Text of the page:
dir. Albert Serra, Spain, Portugal 2018, 61’
Albert Serra realizes the long-abandoned idea of placing the body of Louis XIV suffering from gangrene in the Paris Pompidou Center. It was Jean-Pierre Léaud himself who was to become the Sun King in the Death of Louis XIV, the film by Serra from 2016. In the meantime, it is Lluís Serrat who has been dressed in period costume. His performance was recorded by Serra in 2017 in the classic white cube of Lisbon's Graça Brandão Gallery, illuminated by red neon lights.
Over a decade earlier, the director had come across Serrat, a 20-year-old builder, in one of the bars of his home town of Banyoles. He ate very slowly, recalls Serra, very calmly, with beautiful gestures, at the mercy of the concentration befitting those who love to eat. Serrat became an iconic figure for the Catalan's producer's film productions, playing in all his films and winning the title of Sanchini. He is a flower, repeats Serra, unsullied! Serrat is an 'actor' with a unique appearance - corpulent, captivating with innocent charm, a man of few words, sincere, he fills the frame with his presence, he is just there. Serra is not interested in the intricacies of the plot and the characteristics of the characters, or referencing history or literature in his films. However, Serra pays a lot of attention to the visual aspects of the existence of the body on the screen. The way the body fits into the landscape, the way the body fits into the frame of the composition, the way it fulfills its duties.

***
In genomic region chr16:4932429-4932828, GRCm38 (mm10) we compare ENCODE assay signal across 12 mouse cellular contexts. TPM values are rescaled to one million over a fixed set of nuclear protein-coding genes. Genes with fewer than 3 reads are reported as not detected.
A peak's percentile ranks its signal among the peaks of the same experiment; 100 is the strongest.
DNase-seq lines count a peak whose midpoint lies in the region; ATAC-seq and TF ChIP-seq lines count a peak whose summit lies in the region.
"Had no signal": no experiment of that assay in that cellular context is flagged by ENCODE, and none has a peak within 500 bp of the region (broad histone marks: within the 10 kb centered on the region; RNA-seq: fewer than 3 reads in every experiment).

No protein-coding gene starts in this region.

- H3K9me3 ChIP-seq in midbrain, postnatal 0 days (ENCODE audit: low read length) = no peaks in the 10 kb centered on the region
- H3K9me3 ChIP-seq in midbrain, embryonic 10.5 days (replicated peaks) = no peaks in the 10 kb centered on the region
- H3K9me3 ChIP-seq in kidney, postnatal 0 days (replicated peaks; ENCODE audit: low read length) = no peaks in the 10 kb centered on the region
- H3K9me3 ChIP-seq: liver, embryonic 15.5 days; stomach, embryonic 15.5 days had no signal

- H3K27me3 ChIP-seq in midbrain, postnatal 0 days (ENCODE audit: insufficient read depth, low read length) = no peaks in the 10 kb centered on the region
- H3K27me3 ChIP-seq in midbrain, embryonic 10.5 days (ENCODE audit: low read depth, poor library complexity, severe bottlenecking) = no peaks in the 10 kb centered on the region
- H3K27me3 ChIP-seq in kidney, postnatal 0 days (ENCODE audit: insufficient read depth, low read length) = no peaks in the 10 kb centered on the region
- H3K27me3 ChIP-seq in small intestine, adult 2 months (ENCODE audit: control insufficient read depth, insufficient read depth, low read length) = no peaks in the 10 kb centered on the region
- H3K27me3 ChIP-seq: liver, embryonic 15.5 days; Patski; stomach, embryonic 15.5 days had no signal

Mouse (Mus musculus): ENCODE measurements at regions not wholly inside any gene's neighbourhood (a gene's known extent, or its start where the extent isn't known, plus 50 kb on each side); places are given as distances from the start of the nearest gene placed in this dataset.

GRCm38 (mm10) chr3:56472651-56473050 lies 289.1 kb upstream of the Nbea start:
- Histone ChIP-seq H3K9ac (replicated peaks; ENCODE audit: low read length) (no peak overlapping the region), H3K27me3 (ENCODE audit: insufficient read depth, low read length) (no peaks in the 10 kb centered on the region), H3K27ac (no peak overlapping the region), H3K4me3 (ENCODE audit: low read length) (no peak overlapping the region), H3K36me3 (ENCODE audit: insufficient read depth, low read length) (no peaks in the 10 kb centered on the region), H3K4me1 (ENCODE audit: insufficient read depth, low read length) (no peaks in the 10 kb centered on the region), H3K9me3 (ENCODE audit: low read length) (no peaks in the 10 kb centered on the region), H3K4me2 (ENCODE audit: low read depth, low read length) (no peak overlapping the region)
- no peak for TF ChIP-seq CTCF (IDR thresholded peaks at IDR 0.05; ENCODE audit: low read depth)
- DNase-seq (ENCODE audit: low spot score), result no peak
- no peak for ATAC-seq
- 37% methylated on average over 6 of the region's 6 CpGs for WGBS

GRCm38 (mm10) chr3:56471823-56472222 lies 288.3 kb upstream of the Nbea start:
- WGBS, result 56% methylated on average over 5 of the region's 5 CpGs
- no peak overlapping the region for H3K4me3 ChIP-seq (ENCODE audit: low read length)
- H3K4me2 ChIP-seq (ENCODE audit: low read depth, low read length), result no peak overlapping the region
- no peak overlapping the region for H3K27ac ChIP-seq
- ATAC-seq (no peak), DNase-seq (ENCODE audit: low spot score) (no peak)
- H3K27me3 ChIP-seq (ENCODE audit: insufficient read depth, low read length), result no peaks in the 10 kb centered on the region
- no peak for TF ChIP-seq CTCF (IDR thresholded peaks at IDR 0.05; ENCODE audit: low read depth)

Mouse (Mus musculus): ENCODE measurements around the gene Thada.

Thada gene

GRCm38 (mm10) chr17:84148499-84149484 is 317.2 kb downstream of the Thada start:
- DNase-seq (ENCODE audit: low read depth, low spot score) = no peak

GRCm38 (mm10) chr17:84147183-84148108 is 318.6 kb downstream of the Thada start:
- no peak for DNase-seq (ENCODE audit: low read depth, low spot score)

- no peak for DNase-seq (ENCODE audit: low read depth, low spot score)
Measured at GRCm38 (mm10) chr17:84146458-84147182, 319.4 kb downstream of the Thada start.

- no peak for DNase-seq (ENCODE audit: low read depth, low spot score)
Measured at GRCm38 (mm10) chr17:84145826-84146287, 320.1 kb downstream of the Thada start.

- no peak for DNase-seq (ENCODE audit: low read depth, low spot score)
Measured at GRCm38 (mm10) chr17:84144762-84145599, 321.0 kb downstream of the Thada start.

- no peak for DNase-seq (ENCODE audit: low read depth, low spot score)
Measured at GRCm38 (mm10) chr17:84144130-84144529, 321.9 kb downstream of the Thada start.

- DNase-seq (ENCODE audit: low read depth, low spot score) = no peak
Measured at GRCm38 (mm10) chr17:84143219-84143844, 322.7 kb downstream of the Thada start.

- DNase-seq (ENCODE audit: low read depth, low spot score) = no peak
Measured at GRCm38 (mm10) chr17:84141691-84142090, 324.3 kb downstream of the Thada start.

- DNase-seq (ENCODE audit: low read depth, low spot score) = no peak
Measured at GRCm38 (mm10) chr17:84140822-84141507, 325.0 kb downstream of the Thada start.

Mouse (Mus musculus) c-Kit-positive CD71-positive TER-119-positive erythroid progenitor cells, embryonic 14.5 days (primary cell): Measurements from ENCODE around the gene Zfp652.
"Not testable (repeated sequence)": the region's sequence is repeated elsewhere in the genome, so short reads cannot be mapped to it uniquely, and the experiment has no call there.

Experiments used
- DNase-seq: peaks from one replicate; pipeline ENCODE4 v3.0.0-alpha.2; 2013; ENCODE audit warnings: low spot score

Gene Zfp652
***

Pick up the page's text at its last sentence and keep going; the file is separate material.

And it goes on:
It is no different in Roi Soleil. Dressed in an embroidered straitjacket, crawling on the floor, clinging to the walls, the body of the suffering king finds its own size and weight, the right distillation. Louis's agony sometimes entertains, sometimes delights. There's no room for fear here. In the cleaned gallery space, Serrat's body - in different poses and seen from different angles - becomes one of the objects - next to a platter with sweets that the king snacks on, a pitcher with water that he drinks, slurping, through a rubber tube, mirrors in which he looks at himself. Is Serrat moaning because he dies as a king, or because he is dying in a straitjacket, or his tights are too tight or the huge big wig is making his head mercilessly too hot? Somewhere between history and a dream, says Serra about his production. However, the authenticity of the performance is broken by the appearance of visitors to the gallery. Serrat freezes embarrassed. He bids farewell to applause. A beautiful death!
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